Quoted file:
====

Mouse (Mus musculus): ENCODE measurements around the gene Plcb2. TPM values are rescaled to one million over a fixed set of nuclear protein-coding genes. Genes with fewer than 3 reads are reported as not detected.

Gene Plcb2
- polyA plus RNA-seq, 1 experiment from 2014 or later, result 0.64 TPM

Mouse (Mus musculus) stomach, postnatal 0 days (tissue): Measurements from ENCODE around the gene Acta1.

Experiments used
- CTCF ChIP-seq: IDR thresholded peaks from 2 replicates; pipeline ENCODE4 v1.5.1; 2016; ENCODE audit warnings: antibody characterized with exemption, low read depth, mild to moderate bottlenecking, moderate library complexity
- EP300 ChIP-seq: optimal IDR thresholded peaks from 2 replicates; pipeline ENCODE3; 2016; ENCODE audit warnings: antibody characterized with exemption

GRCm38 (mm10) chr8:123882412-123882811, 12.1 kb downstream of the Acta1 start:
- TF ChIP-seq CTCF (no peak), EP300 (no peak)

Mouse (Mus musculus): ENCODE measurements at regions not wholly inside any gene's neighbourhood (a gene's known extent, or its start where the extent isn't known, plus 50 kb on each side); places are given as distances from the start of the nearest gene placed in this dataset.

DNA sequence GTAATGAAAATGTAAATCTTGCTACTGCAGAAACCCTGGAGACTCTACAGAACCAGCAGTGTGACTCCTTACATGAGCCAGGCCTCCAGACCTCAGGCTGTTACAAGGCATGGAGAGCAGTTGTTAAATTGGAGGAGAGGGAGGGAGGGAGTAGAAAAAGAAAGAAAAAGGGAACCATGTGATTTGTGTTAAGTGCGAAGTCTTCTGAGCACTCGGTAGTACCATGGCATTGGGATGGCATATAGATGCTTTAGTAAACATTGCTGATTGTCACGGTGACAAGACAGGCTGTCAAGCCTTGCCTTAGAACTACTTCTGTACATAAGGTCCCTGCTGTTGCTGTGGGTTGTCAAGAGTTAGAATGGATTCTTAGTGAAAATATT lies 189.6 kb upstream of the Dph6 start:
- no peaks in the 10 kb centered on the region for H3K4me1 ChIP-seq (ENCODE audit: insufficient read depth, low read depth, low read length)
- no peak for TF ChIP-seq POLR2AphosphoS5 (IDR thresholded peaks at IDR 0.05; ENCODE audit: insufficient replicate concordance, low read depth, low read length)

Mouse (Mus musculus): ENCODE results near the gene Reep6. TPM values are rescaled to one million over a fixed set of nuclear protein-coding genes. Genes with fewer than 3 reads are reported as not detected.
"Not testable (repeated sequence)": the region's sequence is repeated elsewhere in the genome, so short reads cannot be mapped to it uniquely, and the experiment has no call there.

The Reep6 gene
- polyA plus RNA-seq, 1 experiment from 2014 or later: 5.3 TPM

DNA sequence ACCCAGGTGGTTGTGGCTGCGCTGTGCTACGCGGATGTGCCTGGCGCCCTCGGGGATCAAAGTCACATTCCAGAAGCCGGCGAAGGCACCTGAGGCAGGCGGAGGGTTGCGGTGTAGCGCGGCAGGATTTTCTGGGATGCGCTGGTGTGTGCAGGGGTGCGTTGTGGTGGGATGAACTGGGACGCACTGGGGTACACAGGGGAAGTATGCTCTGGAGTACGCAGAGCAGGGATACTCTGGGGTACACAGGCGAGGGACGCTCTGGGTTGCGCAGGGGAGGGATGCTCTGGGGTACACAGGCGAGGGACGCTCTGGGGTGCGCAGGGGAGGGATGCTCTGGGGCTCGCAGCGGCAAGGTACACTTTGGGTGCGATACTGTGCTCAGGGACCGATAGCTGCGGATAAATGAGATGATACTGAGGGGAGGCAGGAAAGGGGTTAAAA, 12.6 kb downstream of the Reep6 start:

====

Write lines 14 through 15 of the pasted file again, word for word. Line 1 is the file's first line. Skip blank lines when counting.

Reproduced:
Mouse (Mus musculus): ENCODE results near the gene Reep6. TPM values are rescaled to one million over a fixed set of nuclear protein-coding genes. Genes with fewer than 3 reads are reported as not detected.
"Not testable (repeated sequence)": the region's sequence is repeated elsewhere in the genome, so short reads cannot be mapped to it uniquely, and the experiment has no call there.